Hours after a makeshift memorial to Michael Brown was destroyed by fire on Tuesday morning, a replacement roadside homage was quickly rebuilt as supporters and detractors of the slain Ferguson teen took their ongoing feud online.
The original shrine, which had been decorated with flowers, stuffed animals, candles, and signs, was set ablaze this morning and quickly burned to a char. The cause of the blaze is still being investigated, according to a press release from Ferguson Police Chief Tom Jackson.
But many frustrated Fergusonians aren’t waiting for the investigation to draw a conclusion about what happened.
Soon after the memorial was burned, people went online to vent emotive and oftentimes racially charged opinions and theories about what happened. The public’s strong reaction to the incident underscores the tensions that to simmer just under the surface level nearly two months after the unarmed teen’s shooting death on Aug. 9.
“For us, that’s burning a cross,” said state Sen. Maria Chappelle-Nadal, who believes Brown’s memorial was intentionally set ablaze. “Everyone thinks it’s on purpose. They’re burning something that’s important and treating us as though we’re less-than-human. The people of this region are pissed off, and rightfully so.”
The shrine was one of two makeshift tributes erected by the local population near the area where Brown was killed and lay dead for more than four hours. Many in Ferguson treat the area with special reverence; out of respect, they drive around one memorial built on the road where Brown fell.
By late Tuesday morning, a new memorial of stuffed animals and balloons was placed on the ashes of the burned memorial. Supporters prayed over the site.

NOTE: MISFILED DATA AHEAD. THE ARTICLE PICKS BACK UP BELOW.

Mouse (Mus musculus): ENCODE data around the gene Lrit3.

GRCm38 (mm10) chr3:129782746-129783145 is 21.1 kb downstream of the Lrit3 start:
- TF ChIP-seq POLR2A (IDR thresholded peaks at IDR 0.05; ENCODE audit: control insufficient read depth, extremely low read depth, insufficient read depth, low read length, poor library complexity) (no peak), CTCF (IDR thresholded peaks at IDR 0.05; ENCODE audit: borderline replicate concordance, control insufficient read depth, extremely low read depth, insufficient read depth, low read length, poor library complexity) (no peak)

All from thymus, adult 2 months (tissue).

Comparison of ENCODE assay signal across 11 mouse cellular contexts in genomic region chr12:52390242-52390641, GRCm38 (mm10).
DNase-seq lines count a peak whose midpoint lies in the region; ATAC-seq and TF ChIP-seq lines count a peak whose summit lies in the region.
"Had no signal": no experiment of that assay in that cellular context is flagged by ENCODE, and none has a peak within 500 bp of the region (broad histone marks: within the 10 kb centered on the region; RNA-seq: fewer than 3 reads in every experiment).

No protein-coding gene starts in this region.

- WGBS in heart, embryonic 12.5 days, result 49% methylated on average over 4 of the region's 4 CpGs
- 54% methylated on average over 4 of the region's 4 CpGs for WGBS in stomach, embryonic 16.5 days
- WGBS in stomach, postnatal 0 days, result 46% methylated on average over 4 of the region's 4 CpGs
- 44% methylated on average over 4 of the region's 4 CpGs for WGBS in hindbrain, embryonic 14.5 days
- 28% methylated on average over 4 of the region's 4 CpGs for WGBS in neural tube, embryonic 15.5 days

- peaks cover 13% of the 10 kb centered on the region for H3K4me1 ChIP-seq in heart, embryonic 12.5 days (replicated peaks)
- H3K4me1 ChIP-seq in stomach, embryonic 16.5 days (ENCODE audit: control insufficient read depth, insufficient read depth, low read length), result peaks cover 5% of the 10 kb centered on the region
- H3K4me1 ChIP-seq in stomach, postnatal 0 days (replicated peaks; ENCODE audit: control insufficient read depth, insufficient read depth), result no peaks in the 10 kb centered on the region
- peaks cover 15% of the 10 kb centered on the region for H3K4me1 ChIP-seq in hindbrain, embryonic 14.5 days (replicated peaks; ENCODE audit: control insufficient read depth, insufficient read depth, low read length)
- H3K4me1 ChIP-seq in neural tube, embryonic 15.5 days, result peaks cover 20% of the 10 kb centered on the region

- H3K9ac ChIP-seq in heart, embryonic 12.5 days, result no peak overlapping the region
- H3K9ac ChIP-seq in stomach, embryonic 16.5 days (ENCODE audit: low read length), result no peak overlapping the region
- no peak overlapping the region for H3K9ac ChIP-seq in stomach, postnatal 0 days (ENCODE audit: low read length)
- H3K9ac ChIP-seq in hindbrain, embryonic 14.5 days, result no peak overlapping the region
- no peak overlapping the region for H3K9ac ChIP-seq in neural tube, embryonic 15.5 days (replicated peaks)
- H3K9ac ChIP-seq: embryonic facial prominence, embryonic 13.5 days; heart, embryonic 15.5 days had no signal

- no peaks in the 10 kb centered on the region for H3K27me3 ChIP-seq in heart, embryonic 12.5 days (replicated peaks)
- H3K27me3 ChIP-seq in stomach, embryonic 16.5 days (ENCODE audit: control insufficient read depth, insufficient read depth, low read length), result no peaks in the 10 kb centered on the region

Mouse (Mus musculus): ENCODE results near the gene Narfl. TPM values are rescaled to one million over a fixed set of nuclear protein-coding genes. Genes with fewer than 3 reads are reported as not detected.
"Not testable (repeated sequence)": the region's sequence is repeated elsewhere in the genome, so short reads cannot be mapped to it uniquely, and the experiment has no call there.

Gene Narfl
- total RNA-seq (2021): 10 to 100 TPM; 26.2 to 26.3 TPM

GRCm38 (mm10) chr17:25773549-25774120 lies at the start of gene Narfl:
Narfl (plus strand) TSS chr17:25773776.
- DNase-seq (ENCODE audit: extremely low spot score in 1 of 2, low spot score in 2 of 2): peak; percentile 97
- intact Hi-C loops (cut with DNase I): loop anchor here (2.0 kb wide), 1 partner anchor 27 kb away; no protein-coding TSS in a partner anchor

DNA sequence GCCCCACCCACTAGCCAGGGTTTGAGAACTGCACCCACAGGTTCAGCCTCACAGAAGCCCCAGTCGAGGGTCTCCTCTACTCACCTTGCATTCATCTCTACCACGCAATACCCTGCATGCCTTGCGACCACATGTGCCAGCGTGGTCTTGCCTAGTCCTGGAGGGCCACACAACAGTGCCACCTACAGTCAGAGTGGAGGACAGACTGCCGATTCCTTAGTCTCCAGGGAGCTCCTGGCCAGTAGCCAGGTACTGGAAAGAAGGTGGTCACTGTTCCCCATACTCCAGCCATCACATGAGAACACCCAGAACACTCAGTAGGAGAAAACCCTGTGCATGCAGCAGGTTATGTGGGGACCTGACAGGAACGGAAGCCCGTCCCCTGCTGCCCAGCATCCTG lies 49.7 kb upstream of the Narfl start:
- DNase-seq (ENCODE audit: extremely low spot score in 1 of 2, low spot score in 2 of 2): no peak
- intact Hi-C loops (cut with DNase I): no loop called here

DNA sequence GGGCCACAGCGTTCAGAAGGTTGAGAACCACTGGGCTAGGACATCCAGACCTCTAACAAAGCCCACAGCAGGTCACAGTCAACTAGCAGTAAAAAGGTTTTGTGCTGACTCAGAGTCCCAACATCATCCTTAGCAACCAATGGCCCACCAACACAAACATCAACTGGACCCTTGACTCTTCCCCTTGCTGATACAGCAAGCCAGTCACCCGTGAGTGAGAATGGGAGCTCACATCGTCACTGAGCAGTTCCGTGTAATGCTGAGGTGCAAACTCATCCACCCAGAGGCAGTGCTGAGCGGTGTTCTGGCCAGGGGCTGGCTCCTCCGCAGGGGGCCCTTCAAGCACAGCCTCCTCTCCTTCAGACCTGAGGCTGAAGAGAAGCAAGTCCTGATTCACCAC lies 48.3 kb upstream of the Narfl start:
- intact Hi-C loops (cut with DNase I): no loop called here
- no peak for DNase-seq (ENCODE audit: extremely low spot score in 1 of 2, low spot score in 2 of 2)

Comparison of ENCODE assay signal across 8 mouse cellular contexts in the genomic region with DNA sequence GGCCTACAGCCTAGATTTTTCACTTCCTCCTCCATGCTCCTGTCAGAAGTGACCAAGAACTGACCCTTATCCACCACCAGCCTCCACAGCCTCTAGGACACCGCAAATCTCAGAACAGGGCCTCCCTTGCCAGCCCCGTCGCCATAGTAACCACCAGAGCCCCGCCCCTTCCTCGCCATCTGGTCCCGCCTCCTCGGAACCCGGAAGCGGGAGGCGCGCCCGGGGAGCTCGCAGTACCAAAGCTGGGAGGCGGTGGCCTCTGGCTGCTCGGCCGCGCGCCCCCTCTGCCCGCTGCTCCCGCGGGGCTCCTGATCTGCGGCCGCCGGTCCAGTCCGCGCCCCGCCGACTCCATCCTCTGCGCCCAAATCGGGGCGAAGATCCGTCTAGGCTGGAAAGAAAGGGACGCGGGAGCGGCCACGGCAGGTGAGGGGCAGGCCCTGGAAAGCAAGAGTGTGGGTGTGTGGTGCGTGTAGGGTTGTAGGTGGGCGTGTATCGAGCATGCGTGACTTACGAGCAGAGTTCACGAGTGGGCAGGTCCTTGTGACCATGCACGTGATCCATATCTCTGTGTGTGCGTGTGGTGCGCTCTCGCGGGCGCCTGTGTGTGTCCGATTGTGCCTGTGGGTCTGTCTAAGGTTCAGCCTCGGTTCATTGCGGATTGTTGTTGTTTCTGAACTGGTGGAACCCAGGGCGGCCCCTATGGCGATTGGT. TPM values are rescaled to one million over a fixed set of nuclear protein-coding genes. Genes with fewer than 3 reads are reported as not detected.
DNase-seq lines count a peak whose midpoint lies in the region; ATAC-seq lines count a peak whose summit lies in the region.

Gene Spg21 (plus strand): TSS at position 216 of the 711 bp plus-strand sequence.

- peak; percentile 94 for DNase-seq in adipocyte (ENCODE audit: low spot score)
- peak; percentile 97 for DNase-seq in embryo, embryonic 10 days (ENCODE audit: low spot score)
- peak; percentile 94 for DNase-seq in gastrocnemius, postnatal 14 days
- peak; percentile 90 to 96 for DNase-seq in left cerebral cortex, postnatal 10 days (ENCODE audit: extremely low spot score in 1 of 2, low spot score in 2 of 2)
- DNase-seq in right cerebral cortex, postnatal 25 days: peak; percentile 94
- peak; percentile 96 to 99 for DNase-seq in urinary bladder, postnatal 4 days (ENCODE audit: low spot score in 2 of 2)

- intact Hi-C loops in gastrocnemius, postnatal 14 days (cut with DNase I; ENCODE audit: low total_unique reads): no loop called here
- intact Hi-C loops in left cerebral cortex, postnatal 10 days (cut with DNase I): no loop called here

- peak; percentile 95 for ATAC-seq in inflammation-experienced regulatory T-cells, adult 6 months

Though the national news cameras left Ferguson weeks ago, the momentum on the ground has not subsided. In recent weeks residents have packed city council and local government meetings and launched frustrated tirades at officials. Others have turned the moment into an opportunity for political engagement, with grassroots activists registering voters and calling for a Michael Brown write-in campaign in the Nov. 4 elections.
Chants of “Hands up! Don’t shoot!” were still heard at a protest earlier this month as angry marchers were arrested after trying to block a highway demanding justice for Brown. Protesters are still calling for the arrest of Officer Darren Wilson, identified as Brown’s shooter, and for the appointment of a special prosecutor in the case.
These and other efforts suggest that after years of feeling defeated and hopeless, the community is resolved to not return to the status quo, and is willing to continue to agitate for change. But their exasperation has also given way to bursts of outrage.
The responses on social media on Tuesday were swift, emotional, and heated.
Arguments erupted in the comment section of the St. Louis Post-Dispatch website, with one person blaming supporters of Officer Darren Wilson, identified by authorities as Brown’s shooter, for starting the fire. Another asked “why a criminal is being honored in the first place.”
Such sentiments echo the results of a recent poll by a St. Louis-based research group. The results, which were also sorted by race, showed that the city’s black and white residents hold starkly divergent opinions about the Brown case and the unrest that followed in Ferguson.
Specifically, less than a quarter of white residents believed Brown’s shooting was race-related, compared to nearly two-thirds of black residents. More than 70 percent of white people did not think Wilson should be arrested or charged in the case, while roughly the same number of black people felt the opposite.
Only a third of black residents felt that county prosecutor Bob McCulloch would fairly prosecute a case against Wilson, compared to more than 70 percent of white people who felt that way.
A St. Louis grand jury was recently granted more than two additional months to consider whether to indict Wilson, further fueling a sense of black distrust around the investigation. If Wilson is not indicted, some are predicting a day of reckoning in Ferguson, reminiscent of the clashes between police and protesters in the days after Brown’s death — or worse.